When I started this discussion in Real Time View I simply asked “Is there any role for NonStop in Cloud Computing - running a data base? providing access as a ‘gateway?"’ or even as an Application Server? or could NonStop be considered for all of the above?” I then added “have we progressed to where we depict the network now as a line and the cloud is a reference to the data center itself - and for much the same reason? No one in IT cares any longer about the components needed to make an application work - is this a fair assessment?” In the span of a few short week, some 70 comments have been posted by a community anxious to see NonStop play a role in the world of enterprise cloud computing.

A discussion I started in the LinkedIn group, Pyalla Technologies, returned to the theme of social networking when I asked “Social Networking – do we really need the business network as well?” In raising this topic, I provoked considerable discussion on whether networking will follow other industry trends, where open supersedes proprietary, and whether future interaction with our customers will be front-ended by any one of the many business social networks that already exists. Take a look, as very few readers warmed to this option although they were all prepared to consider the possibility.

As you read the comments, the passion of the community comes through – yes, the power of the collective is apparent as HP employees join in the exchange. When I first started to become active in the social networking world I had to assure many within HP that I wasn’t going to provide a free-for-all site to dump all over HP. I also had to understand that HP wasn’t going to comment on every opinion I expressed. There wasn’t even any assurance that HP would be checking the posts on a regular basis. But as I write the 150th post, so much has changed and the value of social networking has become more widely understood – yes, there’s a lot of value to be gained from allowing “buzz about the platform” coming from as many sources as possible.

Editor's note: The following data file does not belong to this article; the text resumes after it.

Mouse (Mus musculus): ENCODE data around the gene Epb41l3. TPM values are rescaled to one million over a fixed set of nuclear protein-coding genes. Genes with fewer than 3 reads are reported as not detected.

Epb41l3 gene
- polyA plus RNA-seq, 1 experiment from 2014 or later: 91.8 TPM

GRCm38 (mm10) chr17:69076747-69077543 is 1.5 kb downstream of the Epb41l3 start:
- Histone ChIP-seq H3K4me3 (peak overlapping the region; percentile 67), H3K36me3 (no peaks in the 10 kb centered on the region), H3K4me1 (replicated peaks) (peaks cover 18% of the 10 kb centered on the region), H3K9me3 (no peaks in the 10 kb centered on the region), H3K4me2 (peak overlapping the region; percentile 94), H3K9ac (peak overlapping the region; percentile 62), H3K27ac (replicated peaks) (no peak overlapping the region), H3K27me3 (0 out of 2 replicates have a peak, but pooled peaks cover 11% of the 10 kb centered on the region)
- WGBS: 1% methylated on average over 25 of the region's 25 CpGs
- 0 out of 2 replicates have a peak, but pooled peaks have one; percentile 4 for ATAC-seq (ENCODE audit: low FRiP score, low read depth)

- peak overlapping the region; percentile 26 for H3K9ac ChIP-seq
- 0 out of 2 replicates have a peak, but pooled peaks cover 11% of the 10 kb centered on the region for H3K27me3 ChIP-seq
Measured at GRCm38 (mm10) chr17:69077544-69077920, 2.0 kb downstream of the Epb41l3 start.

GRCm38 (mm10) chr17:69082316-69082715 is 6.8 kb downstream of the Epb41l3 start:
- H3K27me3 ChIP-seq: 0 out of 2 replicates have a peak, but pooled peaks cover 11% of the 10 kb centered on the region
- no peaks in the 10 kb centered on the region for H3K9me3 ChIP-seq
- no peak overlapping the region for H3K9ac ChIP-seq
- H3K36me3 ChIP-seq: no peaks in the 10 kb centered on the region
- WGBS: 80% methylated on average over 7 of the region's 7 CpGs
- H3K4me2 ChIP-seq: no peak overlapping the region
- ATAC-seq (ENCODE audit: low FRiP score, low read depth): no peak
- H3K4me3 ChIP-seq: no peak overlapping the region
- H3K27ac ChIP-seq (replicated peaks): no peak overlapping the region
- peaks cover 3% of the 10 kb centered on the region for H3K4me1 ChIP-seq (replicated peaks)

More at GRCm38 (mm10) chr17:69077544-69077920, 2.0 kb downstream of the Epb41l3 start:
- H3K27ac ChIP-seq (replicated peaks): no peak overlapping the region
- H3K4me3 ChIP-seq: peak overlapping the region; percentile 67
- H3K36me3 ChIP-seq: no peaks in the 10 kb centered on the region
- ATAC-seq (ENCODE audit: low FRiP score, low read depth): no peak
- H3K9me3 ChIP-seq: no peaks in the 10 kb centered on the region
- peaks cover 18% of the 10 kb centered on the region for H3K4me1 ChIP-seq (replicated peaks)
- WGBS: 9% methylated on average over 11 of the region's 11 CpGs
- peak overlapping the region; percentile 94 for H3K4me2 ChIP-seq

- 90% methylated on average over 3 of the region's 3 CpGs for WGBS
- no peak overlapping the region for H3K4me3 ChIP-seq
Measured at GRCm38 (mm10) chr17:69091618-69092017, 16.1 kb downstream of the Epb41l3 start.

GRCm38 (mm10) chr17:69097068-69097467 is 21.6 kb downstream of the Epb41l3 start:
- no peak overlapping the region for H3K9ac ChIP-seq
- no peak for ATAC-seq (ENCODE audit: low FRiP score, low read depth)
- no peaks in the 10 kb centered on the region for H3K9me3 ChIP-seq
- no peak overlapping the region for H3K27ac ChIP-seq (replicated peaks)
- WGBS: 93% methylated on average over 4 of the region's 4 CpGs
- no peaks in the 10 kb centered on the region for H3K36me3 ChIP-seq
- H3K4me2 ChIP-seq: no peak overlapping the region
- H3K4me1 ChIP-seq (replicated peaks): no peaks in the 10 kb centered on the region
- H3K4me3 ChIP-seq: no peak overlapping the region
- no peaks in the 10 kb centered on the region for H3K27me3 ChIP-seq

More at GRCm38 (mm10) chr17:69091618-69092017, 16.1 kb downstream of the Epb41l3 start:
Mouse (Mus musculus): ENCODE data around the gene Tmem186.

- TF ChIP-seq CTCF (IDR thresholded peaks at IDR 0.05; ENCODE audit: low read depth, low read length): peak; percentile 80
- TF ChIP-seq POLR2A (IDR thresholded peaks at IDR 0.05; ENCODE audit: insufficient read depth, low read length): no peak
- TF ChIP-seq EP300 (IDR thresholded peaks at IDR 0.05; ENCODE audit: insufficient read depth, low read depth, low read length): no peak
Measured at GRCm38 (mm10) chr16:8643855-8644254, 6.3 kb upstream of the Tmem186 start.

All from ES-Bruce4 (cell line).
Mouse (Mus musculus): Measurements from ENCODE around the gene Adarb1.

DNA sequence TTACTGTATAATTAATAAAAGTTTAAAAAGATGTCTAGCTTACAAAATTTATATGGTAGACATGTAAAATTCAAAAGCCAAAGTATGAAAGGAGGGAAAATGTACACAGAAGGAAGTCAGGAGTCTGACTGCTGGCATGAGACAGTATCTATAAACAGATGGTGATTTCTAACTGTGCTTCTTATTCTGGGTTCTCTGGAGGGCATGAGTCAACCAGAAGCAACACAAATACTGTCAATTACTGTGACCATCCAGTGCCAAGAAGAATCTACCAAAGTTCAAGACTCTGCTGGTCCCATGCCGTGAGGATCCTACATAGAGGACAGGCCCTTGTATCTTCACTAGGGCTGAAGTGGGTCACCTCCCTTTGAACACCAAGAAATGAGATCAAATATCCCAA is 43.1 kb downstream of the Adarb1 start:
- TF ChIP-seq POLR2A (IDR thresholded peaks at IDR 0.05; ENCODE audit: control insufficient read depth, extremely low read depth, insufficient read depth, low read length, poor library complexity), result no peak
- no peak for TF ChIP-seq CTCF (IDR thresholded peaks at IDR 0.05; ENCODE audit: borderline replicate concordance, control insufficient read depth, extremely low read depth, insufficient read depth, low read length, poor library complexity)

In a recent exchange with Randy Meyer, who heads Product Management within HP’s NonStop Enterprise Division ,“NED”, he remarked how that "it's been great to see the huge interest in NonStop discussion in the blogosphere and social networking environments. As the platform has modernized, so too have the ways the community interacts!"

And for me, this is what it has all has been about. While the inside of my wheel was demolished, as good as it looked on the outside, it was useless. And no matter how well we present NonStop, without an active social community these days that provides a lot of substance, all the posturing in the world will appear hollow, with nothing inside.

An active community openly interacting in as public a forum as is today’s social networks speaks volumes about the future of NonStop and, for me, will continue to encourage me to develop another 150 posts!

Sunday, January 3, 2010

Tandem – the next 35 years?